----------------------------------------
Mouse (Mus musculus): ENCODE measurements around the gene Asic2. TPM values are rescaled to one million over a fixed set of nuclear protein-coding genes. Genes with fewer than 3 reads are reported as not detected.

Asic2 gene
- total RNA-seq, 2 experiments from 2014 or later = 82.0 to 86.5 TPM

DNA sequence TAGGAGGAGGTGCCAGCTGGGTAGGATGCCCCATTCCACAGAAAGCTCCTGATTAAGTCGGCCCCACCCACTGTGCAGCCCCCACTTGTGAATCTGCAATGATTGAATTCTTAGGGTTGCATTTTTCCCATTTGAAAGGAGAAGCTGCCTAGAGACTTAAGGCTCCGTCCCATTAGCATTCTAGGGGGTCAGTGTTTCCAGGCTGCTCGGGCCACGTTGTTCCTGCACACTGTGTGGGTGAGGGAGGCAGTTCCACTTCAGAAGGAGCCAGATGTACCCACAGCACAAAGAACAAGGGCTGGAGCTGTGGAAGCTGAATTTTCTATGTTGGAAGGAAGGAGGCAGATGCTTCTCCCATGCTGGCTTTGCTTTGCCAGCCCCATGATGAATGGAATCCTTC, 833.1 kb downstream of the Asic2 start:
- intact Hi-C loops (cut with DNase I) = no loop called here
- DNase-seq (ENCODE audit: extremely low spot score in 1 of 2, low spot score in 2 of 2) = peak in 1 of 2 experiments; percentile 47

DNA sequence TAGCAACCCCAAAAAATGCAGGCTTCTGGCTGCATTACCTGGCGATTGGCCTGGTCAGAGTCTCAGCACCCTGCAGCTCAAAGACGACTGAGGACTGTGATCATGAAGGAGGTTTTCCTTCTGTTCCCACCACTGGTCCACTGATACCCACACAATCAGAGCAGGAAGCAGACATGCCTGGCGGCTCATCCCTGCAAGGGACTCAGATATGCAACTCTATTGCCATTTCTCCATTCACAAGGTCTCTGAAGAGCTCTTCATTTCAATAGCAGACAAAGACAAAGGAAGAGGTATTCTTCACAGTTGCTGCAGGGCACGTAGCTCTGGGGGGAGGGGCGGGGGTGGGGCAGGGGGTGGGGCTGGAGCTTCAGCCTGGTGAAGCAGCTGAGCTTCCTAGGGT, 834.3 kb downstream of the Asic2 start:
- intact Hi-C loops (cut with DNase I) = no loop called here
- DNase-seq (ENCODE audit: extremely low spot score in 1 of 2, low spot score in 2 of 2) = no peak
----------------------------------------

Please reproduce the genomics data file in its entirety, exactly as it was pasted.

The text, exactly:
Mouse (Mus musculus): ENCODE measurements around the gene Asic2. TPM values are rescaled to one million over a fixed set of nuclear protein-coding genes. Genes with fewer than 3 reads are reported as not detected.

Asic2 gene
- total RNA-seq, 2 experiments from 2014 or later = 82.0 to 86.5 TPM

DNA sequence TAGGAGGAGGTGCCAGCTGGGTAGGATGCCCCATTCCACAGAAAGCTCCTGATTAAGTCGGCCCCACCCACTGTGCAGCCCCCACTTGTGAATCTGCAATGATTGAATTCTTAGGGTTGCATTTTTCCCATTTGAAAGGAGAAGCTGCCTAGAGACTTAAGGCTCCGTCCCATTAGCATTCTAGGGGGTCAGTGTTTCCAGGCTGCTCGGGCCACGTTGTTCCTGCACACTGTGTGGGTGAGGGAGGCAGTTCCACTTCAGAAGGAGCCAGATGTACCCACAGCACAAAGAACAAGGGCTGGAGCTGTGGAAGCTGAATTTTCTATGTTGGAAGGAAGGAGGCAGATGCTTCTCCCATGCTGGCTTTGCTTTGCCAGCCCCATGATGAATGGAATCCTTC, 833.1 kb downstream of the Asic2 start:
- intact Hi-C loops (cut with DNase I) = no loop called here
- DNase-seq (ENCODE audit: extremely low spot score in 1 of 2, low spot score in 2 of 2) = peak in 1 of 2 experiments; percentile 47

DNA sequence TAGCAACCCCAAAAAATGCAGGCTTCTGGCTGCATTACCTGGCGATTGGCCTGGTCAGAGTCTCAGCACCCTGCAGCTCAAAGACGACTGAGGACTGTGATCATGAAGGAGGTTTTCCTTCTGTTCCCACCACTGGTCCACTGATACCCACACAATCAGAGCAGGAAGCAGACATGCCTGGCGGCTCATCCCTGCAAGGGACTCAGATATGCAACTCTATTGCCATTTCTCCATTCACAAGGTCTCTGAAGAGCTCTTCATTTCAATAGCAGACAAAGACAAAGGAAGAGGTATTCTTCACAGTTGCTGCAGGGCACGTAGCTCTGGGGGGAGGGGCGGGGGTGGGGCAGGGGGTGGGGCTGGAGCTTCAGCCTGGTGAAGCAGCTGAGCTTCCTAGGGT, 834.3 kb downstream of the Asic2 start:
- intact Hi-C loops (cut with DNase I) = no loop called here
- DNase-seq (ENCODE audit: extremely low spot score in 1 of 2, low spot score in 2 of 2) = no peak